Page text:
Step 3. Draft Customized Questions

Always customize any borrowed survey questions to fit your unique local needs. The Standardized Business Owner Written Survey provided includes questions you can personalize. We also provide instructions for personalization   in Appendix

Step 4. Draft Introduction

An introduction is an important part of any type of survey. For written and web-based surveys, the introduction is usually included in a cover letter. For telephone surveys, business visitations and focus groups, the introduction will be presented verbally. The introduction should explain how the survey results will help the owner’s business. It should also include instructions and an estimate of the amount of time required to take it, state that  only aggregate data will be made public, and ask for participation.

Step 5. Proofread and Pretest Your Survey

It is always good practice to proofread and pretest your survey, including your cover letter, before full distribution. Sometimes volunteers drafting the customized questions get too close to their work and fail to see the obvious. Have a few business owners who are active volunteers in your organization, but who have not been involved in survey design, take your business owner written survey and give you feedback. Instructions and questions that are unclear and misinterpreted will show up in a pretest and can be corrected. Use the pretest to estimate the time required to take the survey.

Step 6. Approve Final Survey

Eventually, editing must come to an end. Because distribution and collection require a significant commitment of volunteer time and energy, it is important to have the organization or committee overseeing the project formally approve the final version of your business owner written survey.

Step 7. Answer Distribution Questions

To establish your organization and community as business friendly, as well as aid in business retention, you should aim for a 100 percent response rate for your business owner written survey. You can achieve this level of response only by hand delivering surveys to every business owner and personally explaining the importance of their participation. Your resources will determine how you accomplish hand delivering the surveys. You may need to use volunteers; if so, it’s a good idea to recruit them from owners of businesses or buildings and name some of them “block captains.” Block captains take responsibility for distributing and collecting the surveys to others on their block. (Once recruited, you can also ask block captains to distribute other information, as needed, to businesses on their block.)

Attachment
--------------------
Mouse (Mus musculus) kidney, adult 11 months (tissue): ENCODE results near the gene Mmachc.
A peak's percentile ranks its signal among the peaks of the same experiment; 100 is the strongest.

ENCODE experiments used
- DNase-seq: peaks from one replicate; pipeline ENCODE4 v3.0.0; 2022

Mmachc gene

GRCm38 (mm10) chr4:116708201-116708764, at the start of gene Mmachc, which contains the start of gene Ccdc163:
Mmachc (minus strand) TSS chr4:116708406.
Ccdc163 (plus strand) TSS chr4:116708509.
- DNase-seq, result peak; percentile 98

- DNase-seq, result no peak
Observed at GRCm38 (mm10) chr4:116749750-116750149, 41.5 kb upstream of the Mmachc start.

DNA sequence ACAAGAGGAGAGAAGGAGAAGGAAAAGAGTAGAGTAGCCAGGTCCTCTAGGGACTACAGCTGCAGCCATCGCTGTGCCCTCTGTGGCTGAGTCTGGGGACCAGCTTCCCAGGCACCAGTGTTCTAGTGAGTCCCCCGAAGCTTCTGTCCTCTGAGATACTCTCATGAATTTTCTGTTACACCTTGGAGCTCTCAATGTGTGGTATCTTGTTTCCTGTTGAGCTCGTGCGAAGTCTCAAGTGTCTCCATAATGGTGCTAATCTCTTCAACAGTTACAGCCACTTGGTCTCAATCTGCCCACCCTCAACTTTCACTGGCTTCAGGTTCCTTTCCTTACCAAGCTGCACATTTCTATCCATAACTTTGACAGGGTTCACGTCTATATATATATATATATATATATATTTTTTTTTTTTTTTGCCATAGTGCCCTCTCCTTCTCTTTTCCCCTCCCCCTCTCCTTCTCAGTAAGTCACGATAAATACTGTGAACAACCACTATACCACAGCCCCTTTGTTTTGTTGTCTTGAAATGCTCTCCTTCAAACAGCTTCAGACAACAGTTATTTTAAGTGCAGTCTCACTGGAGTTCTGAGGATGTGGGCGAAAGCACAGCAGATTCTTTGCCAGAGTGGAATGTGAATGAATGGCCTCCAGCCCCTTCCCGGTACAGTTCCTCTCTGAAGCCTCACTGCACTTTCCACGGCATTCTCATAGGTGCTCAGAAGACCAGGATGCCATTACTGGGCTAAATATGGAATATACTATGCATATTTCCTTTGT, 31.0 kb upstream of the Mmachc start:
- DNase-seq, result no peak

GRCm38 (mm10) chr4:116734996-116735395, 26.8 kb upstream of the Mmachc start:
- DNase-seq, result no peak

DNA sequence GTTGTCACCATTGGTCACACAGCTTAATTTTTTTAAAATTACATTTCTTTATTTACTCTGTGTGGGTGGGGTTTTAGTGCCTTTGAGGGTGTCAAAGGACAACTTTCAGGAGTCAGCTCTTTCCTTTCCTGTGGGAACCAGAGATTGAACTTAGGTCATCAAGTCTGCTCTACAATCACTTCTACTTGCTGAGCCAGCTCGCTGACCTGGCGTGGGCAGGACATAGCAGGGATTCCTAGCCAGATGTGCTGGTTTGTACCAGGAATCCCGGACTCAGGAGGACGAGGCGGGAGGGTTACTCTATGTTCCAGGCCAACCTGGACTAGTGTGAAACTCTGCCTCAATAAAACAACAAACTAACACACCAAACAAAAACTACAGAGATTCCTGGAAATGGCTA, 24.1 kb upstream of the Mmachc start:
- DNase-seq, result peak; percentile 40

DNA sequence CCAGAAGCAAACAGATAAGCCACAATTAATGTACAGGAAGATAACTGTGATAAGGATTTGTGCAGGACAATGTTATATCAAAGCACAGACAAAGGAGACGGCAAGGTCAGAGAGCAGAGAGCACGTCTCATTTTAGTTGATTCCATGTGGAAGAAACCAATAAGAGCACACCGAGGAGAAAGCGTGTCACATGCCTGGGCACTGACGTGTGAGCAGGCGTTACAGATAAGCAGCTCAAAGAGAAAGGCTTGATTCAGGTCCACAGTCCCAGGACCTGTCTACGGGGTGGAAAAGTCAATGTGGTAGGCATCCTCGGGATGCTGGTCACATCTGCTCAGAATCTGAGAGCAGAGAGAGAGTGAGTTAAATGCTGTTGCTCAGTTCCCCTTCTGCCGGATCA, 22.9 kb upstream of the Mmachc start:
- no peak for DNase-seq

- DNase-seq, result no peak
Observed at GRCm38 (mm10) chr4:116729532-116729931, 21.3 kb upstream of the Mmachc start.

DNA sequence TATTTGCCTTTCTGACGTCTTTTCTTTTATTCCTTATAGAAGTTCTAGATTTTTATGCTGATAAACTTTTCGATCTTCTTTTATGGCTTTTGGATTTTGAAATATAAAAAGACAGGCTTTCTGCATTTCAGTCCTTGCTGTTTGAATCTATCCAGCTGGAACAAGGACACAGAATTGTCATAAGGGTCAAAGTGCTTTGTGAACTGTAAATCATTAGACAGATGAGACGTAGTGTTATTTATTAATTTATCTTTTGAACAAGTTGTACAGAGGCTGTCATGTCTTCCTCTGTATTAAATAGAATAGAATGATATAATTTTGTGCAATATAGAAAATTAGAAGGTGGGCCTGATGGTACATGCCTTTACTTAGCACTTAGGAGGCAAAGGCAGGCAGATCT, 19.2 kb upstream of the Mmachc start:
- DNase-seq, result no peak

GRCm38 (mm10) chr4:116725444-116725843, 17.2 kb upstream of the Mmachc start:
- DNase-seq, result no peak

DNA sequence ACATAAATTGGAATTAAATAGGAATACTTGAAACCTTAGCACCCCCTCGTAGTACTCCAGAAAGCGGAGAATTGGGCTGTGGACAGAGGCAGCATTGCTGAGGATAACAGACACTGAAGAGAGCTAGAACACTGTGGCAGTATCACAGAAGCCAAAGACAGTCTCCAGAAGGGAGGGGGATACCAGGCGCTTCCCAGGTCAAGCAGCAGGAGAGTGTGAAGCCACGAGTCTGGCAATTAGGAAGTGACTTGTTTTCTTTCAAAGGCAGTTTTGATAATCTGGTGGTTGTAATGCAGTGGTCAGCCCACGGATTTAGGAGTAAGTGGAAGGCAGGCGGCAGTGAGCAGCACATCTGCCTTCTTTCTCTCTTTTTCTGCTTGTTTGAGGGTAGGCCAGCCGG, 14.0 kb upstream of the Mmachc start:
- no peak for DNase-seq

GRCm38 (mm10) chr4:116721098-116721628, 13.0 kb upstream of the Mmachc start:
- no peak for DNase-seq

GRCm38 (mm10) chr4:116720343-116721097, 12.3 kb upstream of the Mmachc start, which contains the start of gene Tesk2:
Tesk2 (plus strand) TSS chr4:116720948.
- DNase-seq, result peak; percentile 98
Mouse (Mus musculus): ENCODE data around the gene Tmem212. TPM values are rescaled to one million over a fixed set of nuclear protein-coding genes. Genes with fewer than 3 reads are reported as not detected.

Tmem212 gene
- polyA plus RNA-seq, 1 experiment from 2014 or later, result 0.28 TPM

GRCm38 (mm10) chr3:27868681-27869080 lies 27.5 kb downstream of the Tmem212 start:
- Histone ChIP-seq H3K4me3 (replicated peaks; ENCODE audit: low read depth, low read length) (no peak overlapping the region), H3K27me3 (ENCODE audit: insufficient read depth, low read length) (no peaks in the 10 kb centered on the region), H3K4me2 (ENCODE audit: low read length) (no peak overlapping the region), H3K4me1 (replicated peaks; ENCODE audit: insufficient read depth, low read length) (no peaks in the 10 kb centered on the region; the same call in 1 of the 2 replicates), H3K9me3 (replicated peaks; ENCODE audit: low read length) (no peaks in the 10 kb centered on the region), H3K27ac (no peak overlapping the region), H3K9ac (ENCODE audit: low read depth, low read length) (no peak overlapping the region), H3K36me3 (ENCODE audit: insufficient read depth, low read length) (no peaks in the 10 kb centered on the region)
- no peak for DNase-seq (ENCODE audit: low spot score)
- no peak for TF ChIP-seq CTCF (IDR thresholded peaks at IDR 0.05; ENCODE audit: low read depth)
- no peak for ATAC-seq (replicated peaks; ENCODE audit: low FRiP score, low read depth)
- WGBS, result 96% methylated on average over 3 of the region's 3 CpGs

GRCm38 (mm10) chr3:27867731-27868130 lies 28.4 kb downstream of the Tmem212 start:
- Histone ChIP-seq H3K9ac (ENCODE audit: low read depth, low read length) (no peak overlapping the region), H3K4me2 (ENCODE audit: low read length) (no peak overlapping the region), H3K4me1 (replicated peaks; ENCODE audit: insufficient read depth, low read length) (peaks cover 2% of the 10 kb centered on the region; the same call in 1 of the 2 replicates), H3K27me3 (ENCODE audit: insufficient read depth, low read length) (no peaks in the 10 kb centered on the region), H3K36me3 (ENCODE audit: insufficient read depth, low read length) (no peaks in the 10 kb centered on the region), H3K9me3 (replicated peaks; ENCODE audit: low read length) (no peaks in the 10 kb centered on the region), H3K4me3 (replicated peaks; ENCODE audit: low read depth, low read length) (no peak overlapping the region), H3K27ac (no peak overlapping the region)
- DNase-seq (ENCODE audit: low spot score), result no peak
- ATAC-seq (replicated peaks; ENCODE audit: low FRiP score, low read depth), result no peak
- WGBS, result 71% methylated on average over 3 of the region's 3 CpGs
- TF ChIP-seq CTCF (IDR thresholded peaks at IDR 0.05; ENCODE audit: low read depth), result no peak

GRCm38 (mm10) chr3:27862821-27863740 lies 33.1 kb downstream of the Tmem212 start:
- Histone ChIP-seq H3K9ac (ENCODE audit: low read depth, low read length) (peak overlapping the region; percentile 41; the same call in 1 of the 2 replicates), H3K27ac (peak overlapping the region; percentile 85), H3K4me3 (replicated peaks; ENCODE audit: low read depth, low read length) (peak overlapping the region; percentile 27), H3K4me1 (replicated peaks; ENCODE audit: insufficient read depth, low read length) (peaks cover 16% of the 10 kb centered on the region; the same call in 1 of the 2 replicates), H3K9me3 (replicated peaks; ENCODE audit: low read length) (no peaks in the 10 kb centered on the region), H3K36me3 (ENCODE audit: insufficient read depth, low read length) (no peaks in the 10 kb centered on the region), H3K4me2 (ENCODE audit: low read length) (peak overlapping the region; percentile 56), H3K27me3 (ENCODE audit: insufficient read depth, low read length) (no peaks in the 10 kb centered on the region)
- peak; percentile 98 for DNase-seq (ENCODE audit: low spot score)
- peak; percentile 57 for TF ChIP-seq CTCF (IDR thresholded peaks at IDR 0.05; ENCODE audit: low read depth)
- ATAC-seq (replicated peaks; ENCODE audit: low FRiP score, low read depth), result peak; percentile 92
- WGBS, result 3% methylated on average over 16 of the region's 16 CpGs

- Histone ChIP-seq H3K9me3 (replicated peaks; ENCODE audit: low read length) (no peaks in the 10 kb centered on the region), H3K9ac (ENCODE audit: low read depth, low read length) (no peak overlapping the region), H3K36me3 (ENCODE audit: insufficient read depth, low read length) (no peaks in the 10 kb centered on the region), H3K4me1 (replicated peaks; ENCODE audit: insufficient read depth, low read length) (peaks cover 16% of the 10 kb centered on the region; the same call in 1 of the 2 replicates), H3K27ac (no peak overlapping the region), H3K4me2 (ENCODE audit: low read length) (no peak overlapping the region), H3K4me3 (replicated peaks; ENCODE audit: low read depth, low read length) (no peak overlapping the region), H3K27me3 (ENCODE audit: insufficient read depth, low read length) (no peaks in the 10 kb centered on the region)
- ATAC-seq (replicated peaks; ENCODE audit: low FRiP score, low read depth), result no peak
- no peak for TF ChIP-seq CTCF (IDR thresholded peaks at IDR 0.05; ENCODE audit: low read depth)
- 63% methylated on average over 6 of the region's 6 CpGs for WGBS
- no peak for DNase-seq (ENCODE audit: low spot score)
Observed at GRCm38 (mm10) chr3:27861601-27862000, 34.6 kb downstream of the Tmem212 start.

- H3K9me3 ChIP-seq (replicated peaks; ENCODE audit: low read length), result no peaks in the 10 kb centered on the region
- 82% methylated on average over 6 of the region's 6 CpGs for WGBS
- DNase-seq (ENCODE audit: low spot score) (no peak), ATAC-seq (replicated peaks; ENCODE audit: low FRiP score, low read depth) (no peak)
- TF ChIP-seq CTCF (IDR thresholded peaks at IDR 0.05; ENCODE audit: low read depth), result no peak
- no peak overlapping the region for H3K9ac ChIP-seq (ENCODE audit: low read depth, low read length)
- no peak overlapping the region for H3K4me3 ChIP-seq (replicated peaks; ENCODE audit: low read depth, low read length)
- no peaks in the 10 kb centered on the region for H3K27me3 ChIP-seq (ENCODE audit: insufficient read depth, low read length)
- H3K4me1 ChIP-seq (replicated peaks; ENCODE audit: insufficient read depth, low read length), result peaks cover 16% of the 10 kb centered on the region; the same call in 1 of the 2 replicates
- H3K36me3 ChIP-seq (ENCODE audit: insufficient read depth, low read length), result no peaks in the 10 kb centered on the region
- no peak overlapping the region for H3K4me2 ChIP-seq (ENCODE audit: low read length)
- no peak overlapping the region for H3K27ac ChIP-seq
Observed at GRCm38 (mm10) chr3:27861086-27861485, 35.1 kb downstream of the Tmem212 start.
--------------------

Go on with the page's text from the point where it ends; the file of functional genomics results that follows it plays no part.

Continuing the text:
Step 8: Develop Distribution Plan

To stay on task, you must set deadlines for delivery and collection of your business owner written survey and assign specific responsibilities. We also suggest you mail a letter ahead of time announcing future delivery of the survey. In addition, we recommend announcing survey plans in your organization’s newsletter and press releases. Business owners will be much more likely to participate if they understand the project and why it will help their business. Finally, it is important to train the staff or volunteers who will be delivering and collecting the survey.

Step 9. Print Survey

The number of businesses you plan to survey will affect your printing decisions. Photocopying surveys is more cost effective for low volumes, while professional printing is more cost effective for high volumes. If photocopying, make sure the quality of the copy is good. Stray marks that sometimes show up on poor copies could affect the accuracy of computerized optical mark recognition software.

Step 10. Distribute Surveys

The printed surveys from Step 9 need to be hand delivered to every business owner. Although the cover letter explains how the survey will help the owner’s business, provides instructions and asks for participation, volunteers should repeat the same messages at the time of delivery. Give business owners an estimate of the amount of time required to complete the survey and when to expect a return visit for collection.

Step 11. Collect Surveys

Again, your goal is a 100 percent response rate and that can only be accomplished face to face. If a business owner has not completed his or her survey by the deadline, the individual collecting surveys should schedule a new return visit with the business owner. (Obviously, this also requires building late returns into your schedule). You could also switch techniques at this point and conduct business visitations to survey business owners slow in returning the surveys.